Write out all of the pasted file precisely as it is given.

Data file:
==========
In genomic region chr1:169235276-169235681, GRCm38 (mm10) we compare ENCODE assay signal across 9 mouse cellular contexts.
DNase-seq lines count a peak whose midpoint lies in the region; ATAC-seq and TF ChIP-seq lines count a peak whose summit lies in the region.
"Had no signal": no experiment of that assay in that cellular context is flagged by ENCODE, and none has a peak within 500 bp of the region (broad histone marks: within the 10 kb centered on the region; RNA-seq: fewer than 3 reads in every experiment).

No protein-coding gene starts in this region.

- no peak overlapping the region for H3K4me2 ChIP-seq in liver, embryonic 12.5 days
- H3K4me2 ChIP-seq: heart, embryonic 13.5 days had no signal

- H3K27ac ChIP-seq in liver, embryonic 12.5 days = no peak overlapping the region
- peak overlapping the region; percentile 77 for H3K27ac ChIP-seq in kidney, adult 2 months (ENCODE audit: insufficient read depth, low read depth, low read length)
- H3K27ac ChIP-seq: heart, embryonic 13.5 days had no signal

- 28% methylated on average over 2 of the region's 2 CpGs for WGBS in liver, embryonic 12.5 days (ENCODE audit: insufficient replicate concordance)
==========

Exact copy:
In genomic region chr1:169235276-169235681, GRCm38 (mm10) we compare ENCODE assay signal across 9 mouse cellular contexts.
DNase-seq lines count a peak whose midpoint lies in the region; ATAC-seq and TF ChIP-seq lines count a peak whose summit lies in the region.
"Had no signal": no experiment of that assay in that cellular context is flagged by ENCODE, and none has a peak within 500 bp of the region (broad histone marks: within the 10 kb centered on the region; RNA-seq: fewer than 3 reads in every experiment).

No protein-coding gene starts in this region.

- no peak overlapping the region for H3K4me2 ChIP-seq in liver, embryonic 12.5 days
- H3K4me2 ChIP-seq: heart, embryonic 13.5 days had no signal

- H3K27ac ChIP-seq in liver, embryonic 12.5 days = no peak overlapping the region
- peak overlapping the region; percentile 77 for H3K27ac ChIP-seq in kidney, adult 2 months (ENCODE audit: insufficient read depth, low read depth, low read length)
- H3K27ac ChIP-seq: heart, embryonic 13.5 days had no signal

- 28% methylated on average over 2 of the region's 2 CpGs for WGBS in liver, embryonic 12.5 days (ENCODE audit: insufficient replicate concordance)